Submitted to: Proceedings of Workshop on Global Int Org Biocontrol (IOBC) Working Group
Publication Type: Abstract only
Publication Acceptance Date: 8/1/1997
Publication Date: N/A
Citation: Interpretive Summary:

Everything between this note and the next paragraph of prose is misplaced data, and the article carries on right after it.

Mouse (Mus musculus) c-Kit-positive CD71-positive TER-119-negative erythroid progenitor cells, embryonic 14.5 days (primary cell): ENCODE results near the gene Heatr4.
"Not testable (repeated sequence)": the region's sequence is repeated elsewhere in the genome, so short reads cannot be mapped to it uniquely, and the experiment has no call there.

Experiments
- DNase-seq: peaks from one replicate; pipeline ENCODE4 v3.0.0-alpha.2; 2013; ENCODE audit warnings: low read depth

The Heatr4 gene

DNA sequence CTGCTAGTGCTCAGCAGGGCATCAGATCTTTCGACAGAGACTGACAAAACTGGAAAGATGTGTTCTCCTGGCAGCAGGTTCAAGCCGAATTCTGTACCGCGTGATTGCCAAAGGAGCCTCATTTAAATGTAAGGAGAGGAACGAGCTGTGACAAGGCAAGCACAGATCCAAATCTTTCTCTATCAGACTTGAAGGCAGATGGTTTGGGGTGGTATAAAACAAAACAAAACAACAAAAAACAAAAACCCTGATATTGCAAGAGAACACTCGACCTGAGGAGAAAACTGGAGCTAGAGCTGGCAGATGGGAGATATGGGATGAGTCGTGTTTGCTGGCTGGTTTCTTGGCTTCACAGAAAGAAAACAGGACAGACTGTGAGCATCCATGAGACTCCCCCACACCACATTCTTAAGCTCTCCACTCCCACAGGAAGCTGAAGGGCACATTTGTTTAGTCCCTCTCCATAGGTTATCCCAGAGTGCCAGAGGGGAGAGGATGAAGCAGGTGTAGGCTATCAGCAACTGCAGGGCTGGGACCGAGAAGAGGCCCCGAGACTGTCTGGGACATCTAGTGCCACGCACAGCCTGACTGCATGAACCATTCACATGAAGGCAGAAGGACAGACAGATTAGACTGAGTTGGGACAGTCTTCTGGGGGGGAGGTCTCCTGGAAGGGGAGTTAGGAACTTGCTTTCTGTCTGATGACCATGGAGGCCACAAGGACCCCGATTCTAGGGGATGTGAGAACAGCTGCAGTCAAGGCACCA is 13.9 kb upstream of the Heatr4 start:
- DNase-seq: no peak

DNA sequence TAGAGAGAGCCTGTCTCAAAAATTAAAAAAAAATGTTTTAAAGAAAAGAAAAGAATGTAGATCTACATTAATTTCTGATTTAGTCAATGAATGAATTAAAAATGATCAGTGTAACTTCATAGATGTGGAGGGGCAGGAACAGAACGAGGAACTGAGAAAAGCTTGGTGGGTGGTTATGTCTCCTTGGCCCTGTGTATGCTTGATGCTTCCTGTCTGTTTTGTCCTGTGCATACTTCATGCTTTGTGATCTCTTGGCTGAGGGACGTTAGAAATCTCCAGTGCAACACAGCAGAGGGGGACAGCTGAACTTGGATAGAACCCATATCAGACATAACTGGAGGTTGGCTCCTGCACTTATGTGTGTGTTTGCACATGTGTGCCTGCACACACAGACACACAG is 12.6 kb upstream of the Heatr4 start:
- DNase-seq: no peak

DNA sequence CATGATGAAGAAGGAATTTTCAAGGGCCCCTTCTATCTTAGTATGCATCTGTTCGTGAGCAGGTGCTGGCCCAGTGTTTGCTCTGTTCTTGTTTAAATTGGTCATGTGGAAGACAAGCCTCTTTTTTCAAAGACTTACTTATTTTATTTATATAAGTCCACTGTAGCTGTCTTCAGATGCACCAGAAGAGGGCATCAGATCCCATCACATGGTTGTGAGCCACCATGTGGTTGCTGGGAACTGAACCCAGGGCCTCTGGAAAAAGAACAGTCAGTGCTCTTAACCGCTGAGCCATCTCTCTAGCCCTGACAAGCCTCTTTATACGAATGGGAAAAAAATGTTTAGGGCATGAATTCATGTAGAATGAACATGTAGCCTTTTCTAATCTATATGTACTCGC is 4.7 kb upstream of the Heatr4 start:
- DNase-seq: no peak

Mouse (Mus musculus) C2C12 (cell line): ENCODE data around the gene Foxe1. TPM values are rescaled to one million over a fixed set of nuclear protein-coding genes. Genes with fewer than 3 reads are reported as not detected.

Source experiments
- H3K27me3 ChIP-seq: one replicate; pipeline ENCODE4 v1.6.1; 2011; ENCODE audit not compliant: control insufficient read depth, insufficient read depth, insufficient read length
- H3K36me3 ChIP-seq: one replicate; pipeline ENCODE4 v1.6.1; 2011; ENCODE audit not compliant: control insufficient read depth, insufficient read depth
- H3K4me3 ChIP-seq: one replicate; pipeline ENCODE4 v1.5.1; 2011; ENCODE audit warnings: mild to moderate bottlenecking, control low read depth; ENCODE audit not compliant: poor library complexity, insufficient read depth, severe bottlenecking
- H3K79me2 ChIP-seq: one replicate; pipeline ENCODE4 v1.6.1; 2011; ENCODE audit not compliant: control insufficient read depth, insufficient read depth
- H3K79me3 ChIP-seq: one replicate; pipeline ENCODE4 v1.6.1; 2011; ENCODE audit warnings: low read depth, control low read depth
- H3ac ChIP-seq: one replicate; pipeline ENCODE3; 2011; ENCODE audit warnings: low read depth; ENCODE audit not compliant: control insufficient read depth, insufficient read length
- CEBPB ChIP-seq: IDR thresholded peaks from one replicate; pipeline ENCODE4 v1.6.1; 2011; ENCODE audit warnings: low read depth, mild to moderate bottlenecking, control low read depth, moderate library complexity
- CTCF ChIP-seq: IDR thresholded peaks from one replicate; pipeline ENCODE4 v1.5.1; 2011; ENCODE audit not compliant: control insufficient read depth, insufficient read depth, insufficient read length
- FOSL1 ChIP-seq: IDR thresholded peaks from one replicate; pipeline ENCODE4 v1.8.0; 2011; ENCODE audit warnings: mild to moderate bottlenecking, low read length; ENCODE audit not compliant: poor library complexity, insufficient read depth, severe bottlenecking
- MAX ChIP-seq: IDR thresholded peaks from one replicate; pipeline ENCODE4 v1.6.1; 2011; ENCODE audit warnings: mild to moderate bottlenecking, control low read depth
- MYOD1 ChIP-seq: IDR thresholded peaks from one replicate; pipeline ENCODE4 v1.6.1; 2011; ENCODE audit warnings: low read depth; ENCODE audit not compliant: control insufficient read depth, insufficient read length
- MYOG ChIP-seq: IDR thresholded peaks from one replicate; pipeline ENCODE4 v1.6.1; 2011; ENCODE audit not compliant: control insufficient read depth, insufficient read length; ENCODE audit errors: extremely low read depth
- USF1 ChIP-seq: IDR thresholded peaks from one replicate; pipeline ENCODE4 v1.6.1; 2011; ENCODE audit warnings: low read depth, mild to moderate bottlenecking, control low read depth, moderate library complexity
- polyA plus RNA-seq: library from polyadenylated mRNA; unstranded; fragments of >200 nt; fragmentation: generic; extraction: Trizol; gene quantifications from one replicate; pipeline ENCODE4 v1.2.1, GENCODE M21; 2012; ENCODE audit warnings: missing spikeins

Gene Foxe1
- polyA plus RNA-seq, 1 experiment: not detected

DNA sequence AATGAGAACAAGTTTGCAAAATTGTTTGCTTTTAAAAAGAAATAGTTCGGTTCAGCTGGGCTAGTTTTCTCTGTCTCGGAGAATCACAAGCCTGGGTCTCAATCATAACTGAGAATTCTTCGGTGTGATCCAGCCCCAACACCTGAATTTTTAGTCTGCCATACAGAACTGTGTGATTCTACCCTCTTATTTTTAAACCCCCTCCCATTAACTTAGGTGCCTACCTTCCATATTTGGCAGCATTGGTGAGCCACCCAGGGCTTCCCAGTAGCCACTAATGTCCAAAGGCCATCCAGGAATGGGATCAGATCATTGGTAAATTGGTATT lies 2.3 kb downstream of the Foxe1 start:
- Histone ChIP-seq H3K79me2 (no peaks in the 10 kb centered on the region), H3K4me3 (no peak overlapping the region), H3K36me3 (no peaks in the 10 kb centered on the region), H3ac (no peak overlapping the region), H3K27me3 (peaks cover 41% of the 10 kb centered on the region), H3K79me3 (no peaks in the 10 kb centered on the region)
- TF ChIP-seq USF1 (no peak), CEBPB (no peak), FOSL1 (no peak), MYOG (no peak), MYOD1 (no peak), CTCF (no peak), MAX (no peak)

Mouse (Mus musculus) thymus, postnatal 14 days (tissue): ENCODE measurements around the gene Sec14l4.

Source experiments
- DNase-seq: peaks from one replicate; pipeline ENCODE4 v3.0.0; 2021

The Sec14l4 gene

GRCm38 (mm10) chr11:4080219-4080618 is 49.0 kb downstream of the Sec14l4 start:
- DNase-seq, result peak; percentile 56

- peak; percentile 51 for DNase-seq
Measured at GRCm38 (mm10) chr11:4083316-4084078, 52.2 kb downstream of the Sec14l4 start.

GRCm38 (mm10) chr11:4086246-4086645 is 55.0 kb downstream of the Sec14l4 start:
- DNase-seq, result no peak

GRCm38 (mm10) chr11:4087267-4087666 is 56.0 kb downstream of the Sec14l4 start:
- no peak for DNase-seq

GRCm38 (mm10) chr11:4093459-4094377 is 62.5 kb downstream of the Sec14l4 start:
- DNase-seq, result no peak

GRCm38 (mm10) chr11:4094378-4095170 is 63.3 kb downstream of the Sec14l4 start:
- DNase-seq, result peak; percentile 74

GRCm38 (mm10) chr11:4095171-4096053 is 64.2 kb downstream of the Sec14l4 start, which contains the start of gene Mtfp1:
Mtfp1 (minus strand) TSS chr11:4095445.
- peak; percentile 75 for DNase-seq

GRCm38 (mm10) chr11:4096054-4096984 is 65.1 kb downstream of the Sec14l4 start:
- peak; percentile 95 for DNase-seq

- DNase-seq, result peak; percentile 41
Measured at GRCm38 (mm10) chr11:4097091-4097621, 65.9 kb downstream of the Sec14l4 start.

Technical Abstract: Adult cabbage root flies were exposed to dry conidia of Beauveria bassiana, Metarhizium anisopliae or Paecilomyces fumosoroseus. Flies were exposed to the fungi by placing 5 flies in a centrifuge tube containing conidia scraped directly from culture plates, then released into small screened plastic cages. Mortality was assessed after 48, 120 and 160h. Dead flies were incubated to confirm infection by identifying fungal sporulation on the cadaver. Isolate P89 (B. bassiana) caused mortality in the most flies after 48h. It was also the only isolate that gave 100% mortality and 100% infection. Isolate L90 (B. bassiana) & one M. anisopliae isolate also caused fatal infection in more than 50% of the flies. In further experi- ments comparing the commercial B. bassiana product Mycotrol (Mycotech Corp) to isolate P89, both gave 100% mortality in adult flies. The commercial product was chosen for autodissemination studies as it was readily avail- able. Newly emerged flies were exposed to a dry powder formulation contain ing B. bassian by placing the flies in a small container with Mycotrol on the bottom. The flies were removed to small screened cages containing un- treated flies. When the flies died, they were incubated to confirm sporul- ation of the fungus. This experiment confirmed the ability of flies to pass inoculum to other flies. In a similar experiment, one treated fly was placed in each cage with one untreated fly. When each fly died, 1 untreated fly was added to each cage after the dead fly was removed. This study showed that fly to fly transfer of fatal doses of inoculum was possible for a chain of at least six flies, beginning with 1 treated fly. Further studies are being conducted to develop a system where flies attracted to a trap will be inoculated with the fungus & spread it to a field population.